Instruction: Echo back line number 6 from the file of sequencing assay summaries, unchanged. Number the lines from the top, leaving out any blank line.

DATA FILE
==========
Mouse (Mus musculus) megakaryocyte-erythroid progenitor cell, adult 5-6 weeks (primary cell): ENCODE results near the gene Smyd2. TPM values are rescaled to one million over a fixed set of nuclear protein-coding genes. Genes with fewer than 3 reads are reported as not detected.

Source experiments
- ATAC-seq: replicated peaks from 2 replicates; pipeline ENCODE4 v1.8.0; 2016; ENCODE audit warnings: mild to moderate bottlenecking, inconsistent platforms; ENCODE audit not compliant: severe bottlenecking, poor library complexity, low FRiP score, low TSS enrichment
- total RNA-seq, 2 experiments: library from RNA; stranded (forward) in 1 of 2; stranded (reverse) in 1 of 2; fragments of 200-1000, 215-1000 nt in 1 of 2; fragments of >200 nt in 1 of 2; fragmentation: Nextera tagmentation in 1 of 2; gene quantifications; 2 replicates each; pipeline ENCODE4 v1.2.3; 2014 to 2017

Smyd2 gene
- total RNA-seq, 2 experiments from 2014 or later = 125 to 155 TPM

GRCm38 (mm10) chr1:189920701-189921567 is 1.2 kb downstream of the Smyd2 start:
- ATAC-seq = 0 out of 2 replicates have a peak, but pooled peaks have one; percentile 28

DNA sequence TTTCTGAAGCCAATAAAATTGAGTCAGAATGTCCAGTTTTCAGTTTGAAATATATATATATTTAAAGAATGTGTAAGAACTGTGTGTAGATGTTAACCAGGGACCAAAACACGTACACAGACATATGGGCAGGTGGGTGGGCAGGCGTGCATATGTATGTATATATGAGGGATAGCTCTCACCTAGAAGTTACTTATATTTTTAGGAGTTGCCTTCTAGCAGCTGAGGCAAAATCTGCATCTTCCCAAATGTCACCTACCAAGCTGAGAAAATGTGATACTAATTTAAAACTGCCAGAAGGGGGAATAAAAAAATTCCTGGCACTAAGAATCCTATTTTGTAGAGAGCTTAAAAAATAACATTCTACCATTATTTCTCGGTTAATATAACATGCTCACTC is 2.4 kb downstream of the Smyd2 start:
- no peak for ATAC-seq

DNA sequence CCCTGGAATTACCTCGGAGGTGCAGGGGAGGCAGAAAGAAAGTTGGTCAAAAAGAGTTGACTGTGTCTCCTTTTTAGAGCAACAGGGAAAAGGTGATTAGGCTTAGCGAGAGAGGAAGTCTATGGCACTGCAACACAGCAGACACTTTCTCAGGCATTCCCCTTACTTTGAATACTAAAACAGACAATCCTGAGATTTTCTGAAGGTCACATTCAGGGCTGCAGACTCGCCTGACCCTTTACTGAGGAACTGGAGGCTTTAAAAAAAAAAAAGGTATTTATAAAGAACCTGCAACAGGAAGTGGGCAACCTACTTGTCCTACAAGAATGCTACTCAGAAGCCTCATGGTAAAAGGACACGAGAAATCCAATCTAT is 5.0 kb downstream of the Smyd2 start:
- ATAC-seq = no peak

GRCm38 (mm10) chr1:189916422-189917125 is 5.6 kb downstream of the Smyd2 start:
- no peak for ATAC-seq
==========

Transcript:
- total RNA-seq, 2 experiments from 2014 or later = 125 to 155 TPM